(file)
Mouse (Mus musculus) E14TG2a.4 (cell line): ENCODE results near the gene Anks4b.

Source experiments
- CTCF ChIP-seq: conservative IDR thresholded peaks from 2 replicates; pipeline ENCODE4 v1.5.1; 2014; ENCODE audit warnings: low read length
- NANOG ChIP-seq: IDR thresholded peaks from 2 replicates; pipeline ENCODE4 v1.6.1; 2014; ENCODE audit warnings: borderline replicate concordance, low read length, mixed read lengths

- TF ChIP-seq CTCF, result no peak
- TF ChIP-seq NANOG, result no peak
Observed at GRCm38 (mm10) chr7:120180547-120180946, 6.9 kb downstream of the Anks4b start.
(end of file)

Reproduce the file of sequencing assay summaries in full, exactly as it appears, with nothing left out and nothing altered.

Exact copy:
Mouse (Mus musculus) E14TG2a.4 (cell line): ENCODE results near the gene Anks4b.

Source experiments
- CTCF ChIP-seq: conservative IDR thresholded peaks from 2 replicates; pipeline ENCODE4 v1.5.1; 2014; ENCODE audit warnings: low read length
- NANOG ChIP-seq: IDR thresholded peaks from 2 replicates; pipeline ENCODE4 v1.6.1; 2014; ENCODE audit warnings: borderline replicate concordance, low read length, mixed read lengths

- TF ChIP-seq CTCF, result no peak
- TF ChIP-seq NANOG, result no peak
Observed at GRCm38 (mm10) chr7:120180547-120180946, 6.9 kb downstream of the Anks4b start.